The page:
… I discovered today (Friday) that if you compile something like:
double x = (false) ? 0 : 1.4;
that x will not equal 1.4 as most people (and the gcc compiler) would think, but rather it will equal 1.0. Why? Because it sees
0, interprets it as an integer and decides that if both halves of the
:have to have the same type, then that type will be integer. The fact that this is in the middle of an assignment to double means nothing.
Yes, in fact it does mean nothing; the type of the lvalue on the left-hand side of an assignment expression has no effect on the type of the rvalue on the right-hand side.
He goes on:
I’m not even saying that Visual Studio is wrong. It’s different from gcc which leads to platform specific bugs, …
Well, I was a language lawyer in a previous life, so I can’t let it rest there. (And those of you out there saying “Of course Visual Studio is wrong!” should recall that gcc doesn’t always get it right, either.)
Where were we? The type of the conditional operator, right. To find what that type should be, we have to look at the definition of the operator.
In C99, this is pretty straightforward. Section 6.5.15, which defines the conditional operator, says the result of the expression “is the value of the second or third operand (whichever is evaluated), converted to the type described below”. Looking “below”, it further says when you have two operands of arithmetic type, the result type is the type that would be determined by the “usual arithmetic conversions” applied to the two operands.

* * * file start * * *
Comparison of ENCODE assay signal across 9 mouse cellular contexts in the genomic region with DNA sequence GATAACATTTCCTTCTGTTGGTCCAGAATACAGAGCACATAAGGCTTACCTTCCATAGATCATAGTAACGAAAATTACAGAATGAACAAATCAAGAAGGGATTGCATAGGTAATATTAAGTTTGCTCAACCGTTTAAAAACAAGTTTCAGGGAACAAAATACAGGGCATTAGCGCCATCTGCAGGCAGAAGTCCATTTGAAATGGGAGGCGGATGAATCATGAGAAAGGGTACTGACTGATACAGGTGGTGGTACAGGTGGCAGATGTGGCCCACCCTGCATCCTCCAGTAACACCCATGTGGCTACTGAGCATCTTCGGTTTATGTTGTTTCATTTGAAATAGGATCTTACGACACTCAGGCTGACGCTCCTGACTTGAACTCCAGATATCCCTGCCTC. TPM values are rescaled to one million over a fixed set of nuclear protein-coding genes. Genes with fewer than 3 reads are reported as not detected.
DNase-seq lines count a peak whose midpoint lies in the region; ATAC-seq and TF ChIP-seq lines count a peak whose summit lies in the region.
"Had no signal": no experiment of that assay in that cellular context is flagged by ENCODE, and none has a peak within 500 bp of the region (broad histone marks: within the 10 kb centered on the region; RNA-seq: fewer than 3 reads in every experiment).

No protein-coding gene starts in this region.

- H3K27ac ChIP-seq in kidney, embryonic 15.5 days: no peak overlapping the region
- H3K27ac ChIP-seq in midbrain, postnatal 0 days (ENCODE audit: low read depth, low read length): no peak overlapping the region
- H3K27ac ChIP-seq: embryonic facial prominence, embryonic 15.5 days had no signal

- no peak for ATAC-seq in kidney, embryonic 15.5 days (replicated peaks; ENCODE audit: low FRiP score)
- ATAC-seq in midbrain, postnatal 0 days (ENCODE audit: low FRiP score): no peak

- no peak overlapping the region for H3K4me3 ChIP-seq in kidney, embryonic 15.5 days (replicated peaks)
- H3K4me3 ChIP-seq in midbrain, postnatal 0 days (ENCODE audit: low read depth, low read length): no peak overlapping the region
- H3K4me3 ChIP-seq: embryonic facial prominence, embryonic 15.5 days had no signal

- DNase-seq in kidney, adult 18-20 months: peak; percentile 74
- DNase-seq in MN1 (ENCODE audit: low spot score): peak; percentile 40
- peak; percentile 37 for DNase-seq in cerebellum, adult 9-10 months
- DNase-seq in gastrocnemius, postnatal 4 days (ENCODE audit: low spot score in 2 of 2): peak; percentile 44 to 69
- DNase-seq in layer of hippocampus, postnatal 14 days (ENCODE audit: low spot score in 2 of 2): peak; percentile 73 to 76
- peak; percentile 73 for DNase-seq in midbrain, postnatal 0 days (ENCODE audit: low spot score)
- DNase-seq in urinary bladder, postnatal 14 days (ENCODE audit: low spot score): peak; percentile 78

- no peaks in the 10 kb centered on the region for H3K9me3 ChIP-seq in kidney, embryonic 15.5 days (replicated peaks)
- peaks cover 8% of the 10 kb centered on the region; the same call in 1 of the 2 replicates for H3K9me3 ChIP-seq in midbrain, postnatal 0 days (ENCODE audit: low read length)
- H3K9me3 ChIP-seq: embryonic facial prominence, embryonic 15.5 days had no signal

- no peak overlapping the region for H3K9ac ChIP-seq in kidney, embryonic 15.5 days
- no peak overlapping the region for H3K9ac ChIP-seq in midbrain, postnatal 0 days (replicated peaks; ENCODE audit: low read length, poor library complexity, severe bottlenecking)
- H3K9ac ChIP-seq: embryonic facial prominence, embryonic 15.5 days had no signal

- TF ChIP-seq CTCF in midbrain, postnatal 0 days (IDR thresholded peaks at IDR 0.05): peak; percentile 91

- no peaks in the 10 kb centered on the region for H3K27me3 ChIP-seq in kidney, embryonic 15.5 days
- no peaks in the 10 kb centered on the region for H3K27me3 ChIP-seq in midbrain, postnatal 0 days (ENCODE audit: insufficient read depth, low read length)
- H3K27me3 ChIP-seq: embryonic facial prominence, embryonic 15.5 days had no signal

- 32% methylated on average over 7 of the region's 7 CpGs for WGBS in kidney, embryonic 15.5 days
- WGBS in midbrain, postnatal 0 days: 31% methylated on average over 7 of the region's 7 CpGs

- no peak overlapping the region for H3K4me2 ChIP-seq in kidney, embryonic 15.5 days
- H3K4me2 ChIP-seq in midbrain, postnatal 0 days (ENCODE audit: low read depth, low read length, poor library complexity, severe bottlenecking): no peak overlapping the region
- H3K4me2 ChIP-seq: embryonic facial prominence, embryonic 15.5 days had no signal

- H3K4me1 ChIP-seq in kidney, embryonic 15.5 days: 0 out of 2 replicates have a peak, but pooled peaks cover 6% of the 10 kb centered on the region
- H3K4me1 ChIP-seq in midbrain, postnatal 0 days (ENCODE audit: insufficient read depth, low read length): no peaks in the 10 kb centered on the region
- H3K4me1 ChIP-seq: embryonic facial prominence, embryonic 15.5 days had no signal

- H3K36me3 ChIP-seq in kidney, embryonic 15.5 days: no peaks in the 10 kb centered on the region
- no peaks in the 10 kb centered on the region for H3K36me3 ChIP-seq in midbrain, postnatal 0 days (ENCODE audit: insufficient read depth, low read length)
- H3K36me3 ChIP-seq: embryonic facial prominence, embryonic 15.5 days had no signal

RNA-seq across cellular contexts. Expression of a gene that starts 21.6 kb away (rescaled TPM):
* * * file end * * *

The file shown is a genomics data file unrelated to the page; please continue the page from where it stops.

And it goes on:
Now a simple jump to section 126.96.36.199, which defines the “usual arithmetic conversions”, tells us: “… if the corresponding real type of either operand is
double, the other operand is converted, without change of type domain, to a type whose
corresponding real type is
OK, so that’s not completely straightforward, talking about “real types” and “type domains”, but basically we have two numbers, and if one of them is double the other is converted to double, and so that’s that; the type of the expression should be double, as we’d expect, and so Visual Studio 2005 is wrong.
If we’re in C.
C++ is more complicated.
(What a shock, right?)
Well, C++ has to allow for the possibility that either or both operand is a class type, and if so can it be converted to the other’s type, blah blah blah (section 5.16, if you’re following along at home).
Since we don’t have class type operands, we go on, applying the “standard conversions” to the operands (none of which apply here), and then, if “the second and third operands have arithmetic or enumeration type[,] the usual arithmetic conversions are performed to bring them to a common type, and the result is of that type.”
Hey, that was pretty simple after all. No, wait: are the usual arithmetic conversions the same in C++ as they are in C? Good question; let me see… (flip, flip, …) here we are, clause 5: yes, they are.
So from where I sit, Visual Studio 2005 is wrong in C++, too.
Wrong on conditional operators.
Wrong for America.
(I can’t wait for this election to be over…)